• Expanding FDA’s approach to “guiding” industry: During the Covid-19 pandemic, the FDA made frequent use of “ Town Hall”-style webinars, at which it offered FAQ-style advice on emerging topics. While the initial meetings were focused on diagnostics, the agency has since adopted the Town Hall approach for cell and gene therapies as well. While there are downsides to this approach – most notably that stakeholders may feel compelled to attend every single meeting lest they miss out on important advice, as transcripts may not be available for weeks or months – it does allow a glimpse into FDA’s real-time thinking about complex issues. We could foresee the FDA conducting more of these Town Hall events in fast-moving areas of important policy.
  • Guidance prioritization: The FDA maintains a database of more than 2,700 guidance documents. Of those, 399 remain in draft form. Of these draft documents, 114 were published prior to 2018. The FDA would do well to prioritize either the finalization of draft guidance documents within a certain time period or the withdrawal of such documents if it feels they no longer represent the agency’s current thinking on the topic.

Beyond what the FDA might suggest, AgencyIQ has nine additional ideas for potential improvements:

  • Creating a guidance dashboard: The FDA already has a guidance document database. Unfortunately, it only contains basic information on documents that have already been published (Issue date, issuing center, basic topics, draft/final status, and whether it’s open for comment). It doesn’t include guidance documents that are under development, documents that may no longer have the confidence of regulators (such as ones still in draft form after several years), or information on whether a guidance is expected to be revised or refreshed. That sort of information is extremely important for some stakeholders. For example, a pharmaceutical company planning to develop a drug using a clinical development approach recommended in a years-old guidance document might want to know if the FDA is no longer confident in that approach before embarking on an expensive, multi-year trial.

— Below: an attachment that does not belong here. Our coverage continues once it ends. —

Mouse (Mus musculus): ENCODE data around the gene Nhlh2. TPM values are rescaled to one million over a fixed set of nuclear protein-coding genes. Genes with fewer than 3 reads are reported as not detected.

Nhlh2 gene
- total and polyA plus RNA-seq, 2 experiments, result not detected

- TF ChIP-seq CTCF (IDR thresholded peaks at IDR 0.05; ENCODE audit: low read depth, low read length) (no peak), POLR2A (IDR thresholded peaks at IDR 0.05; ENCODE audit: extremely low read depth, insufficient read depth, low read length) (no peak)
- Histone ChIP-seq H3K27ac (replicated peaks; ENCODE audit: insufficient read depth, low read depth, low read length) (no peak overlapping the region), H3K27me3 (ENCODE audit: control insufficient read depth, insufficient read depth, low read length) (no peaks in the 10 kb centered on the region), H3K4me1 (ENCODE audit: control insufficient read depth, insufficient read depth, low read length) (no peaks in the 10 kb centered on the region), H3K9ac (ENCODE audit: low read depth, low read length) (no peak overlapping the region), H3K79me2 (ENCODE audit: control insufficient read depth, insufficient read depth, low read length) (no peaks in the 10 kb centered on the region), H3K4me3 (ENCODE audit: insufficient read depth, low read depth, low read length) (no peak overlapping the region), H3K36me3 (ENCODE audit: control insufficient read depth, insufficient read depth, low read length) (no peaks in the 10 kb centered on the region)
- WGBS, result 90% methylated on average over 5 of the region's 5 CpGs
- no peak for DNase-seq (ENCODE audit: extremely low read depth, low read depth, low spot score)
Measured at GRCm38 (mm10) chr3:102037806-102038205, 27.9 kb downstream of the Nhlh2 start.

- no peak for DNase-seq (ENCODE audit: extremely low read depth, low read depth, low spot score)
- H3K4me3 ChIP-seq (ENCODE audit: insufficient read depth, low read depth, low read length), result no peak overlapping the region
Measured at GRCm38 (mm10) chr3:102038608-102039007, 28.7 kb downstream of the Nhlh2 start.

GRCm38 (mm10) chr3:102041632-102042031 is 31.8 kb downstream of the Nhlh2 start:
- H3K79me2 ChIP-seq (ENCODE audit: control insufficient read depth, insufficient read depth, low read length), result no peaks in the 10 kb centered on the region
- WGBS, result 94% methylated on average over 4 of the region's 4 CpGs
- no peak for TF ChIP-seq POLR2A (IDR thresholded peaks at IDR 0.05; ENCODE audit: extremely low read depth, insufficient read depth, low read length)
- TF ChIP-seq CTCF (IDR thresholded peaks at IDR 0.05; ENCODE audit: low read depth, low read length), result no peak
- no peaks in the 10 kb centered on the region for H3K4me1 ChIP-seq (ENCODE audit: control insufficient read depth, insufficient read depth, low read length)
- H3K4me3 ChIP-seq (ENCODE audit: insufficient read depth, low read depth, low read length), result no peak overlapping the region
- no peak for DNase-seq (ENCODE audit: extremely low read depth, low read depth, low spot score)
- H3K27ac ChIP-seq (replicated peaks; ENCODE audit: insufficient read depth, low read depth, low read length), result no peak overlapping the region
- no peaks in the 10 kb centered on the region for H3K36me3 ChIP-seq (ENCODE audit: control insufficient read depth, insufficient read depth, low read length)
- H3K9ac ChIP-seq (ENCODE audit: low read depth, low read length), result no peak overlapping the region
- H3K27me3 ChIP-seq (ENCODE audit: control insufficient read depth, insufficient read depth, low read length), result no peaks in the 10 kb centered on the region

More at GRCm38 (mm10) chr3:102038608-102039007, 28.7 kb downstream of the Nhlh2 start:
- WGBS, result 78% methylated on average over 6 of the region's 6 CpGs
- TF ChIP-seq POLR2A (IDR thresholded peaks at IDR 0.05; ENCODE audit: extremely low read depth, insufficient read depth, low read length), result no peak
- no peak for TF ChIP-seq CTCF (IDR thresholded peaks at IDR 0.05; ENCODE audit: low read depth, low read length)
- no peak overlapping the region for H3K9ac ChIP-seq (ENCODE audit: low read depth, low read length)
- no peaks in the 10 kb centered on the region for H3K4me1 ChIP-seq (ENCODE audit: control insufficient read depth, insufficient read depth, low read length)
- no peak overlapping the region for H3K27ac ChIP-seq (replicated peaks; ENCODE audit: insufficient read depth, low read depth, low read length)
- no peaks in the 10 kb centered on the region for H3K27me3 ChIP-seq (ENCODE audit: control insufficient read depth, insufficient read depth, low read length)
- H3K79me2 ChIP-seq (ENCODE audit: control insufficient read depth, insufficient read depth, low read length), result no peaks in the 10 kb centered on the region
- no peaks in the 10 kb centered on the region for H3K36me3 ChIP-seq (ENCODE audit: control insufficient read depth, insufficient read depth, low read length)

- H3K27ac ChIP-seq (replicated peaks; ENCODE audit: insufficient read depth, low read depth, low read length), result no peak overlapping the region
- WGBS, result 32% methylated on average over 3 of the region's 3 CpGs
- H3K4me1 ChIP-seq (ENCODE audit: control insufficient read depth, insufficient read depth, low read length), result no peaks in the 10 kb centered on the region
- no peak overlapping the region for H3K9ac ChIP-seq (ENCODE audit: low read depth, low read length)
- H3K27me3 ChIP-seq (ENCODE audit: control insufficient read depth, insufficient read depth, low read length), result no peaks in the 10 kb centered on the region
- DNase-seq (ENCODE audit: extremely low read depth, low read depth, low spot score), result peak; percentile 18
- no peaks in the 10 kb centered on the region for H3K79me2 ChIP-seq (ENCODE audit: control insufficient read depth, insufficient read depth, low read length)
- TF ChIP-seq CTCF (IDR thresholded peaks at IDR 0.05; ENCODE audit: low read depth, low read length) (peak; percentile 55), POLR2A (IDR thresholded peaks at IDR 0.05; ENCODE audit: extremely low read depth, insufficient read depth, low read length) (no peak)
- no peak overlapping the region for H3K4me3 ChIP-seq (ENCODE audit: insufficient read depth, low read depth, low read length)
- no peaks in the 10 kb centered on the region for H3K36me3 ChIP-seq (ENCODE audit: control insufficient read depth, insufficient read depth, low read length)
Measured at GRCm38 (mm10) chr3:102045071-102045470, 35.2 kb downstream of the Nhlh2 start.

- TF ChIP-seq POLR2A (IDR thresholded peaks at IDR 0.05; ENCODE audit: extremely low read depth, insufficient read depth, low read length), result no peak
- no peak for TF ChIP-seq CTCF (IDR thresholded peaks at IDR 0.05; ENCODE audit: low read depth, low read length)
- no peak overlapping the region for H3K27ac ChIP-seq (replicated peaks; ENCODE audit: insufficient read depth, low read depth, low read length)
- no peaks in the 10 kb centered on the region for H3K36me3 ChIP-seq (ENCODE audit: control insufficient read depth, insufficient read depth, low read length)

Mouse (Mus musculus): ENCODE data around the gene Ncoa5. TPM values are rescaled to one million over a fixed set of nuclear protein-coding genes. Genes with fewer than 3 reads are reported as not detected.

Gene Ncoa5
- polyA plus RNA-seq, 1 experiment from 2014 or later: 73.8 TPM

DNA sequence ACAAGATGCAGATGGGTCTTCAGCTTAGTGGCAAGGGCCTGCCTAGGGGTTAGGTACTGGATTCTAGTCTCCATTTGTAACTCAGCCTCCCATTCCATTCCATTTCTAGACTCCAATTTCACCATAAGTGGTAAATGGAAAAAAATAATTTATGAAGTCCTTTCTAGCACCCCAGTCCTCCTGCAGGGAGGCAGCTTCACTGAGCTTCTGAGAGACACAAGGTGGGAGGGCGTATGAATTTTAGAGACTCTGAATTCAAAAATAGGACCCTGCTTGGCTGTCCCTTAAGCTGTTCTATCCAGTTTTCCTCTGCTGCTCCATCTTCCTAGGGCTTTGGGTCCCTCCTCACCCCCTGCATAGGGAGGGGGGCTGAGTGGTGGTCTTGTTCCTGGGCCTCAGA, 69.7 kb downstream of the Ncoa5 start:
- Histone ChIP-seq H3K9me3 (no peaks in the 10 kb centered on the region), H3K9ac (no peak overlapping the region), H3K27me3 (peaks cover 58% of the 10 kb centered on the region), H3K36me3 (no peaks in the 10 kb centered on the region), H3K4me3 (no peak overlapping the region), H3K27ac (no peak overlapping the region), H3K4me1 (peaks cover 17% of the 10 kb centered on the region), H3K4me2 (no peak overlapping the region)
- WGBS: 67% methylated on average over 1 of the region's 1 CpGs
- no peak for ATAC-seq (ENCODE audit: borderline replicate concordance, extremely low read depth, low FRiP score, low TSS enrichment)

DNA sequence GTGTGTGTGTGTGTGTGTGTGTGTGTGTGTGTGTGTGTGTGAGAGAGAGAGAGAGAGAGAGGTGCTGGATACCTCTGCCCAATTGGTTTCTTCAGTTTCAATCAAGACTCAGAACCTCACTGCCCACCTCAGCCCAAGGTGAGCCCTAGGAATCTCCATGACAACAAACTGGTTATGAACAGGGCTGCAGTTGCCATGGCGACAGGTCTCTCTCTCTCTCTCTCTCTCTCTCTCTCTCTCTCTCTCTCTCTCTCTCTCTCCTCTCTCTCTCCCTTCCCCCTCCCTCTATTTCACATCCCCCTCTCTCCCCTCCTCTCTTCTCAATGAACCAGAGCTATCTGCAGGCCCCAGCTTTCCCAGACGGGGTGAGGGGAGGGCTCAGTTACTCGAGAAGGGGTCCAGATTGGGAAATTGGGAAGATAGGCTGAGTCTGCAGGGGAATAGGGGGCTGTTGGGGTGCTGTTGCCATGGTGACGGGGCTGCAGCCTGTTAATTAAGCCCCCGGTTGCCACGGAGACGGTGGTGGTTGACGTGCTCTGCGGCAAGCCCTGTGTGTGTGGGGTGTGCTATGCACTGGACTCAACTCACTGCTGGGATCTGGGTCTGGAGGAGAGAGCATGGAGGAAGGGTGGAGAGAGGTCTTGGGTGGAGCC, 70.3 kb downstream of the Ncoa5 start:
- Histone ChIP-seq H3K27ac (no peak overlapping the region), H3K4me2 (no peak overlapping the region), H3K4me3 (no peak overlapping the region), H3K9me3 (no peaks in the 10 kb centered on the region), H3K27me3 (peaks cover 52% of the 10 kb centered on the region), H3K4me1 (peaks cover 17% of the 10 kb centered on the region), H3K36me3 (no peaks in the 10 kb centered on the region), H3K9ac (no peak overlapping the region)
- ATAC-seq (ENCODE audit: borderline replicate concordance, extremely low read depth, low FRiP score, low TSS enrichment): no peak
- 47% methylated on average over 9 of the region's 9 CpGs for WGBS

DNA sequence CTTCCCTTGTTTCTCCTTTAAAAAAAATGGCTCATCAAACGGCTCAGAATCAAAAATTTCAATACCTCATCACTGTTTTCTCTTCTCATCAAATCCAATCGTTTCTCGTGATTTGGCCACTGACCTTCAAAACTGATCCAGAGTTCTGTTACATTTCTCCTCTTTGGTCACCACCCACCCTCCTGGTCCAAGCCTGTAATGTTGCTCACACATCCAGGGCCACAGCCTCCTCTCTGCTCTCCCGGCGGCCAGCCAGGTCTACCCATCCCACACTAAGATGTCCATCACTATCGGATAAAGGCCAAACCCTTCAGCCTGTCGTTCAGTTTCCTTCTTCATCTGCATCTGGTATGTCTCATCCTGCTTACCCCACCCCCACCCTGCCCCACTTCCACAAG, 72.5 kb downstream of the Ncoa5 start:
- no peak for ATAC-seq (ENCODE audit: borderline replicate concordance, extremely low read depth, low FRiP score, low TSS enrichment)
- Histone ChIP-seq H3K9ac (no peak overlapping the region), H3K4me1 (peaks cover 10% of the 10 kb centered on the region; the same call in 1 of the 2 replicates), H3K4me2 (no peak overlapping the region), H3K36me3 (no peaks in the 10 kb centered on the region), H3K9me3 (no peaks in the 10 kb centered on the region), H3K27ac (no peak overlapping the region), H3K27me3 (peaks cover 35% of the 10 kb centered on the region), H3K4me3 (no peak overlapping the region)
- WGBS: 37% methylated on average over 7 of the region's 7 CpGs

• Guidance summaries: Guidance agendas published by FDA Centers generally only provide the title of the proposed guidance. That differs significantly from the FDA’s Unified Agenda for regulations, for which the FDA will provide both the title of the proposed rule and a summary statement of what it hopes to accomplish. Absent a similar summary statement for guidance documents, stakeholders are left to guess as to the FDA’s intent. Summaries would allow stakeholders to assess what the agency is thinking about doing.
  • Getting FDA Centers on board with the same Guidance Agenda philosophies: As AgencyIQ has previously explained in greater depth, each FDA center uses slightly different criteria and philosophies for its guidance agendas. CBER publishes a relatively short list of guidance documents it proposes to publish in draft or final form during the calendar year. CDER publishes an expansive list of proposed draft, but not final, guidance documents that are under development each calendar year, and typically does not publish the significant majority of those documents. CDRH, meanwhile, publishes a fiscal-year based list of guidance documents that are expected to be published in draft or final form, with a further breakdown into prioritized “A” and “B” lists. CFSAN publishes a relatively modest list of draft and final guidance documents it plans to publish in the calendar year. This divergent set of processes doesn’t make much sense. It would be better for centers to adopt a single set of best practices: A fiscal year calendar (corresponding to FDA’s fiscal year) with both draft and final guidance documents under development, prioritized into a list of high-priority, moderate-priority and low-priority, of which the latter would reflect documents under development, but not actively so.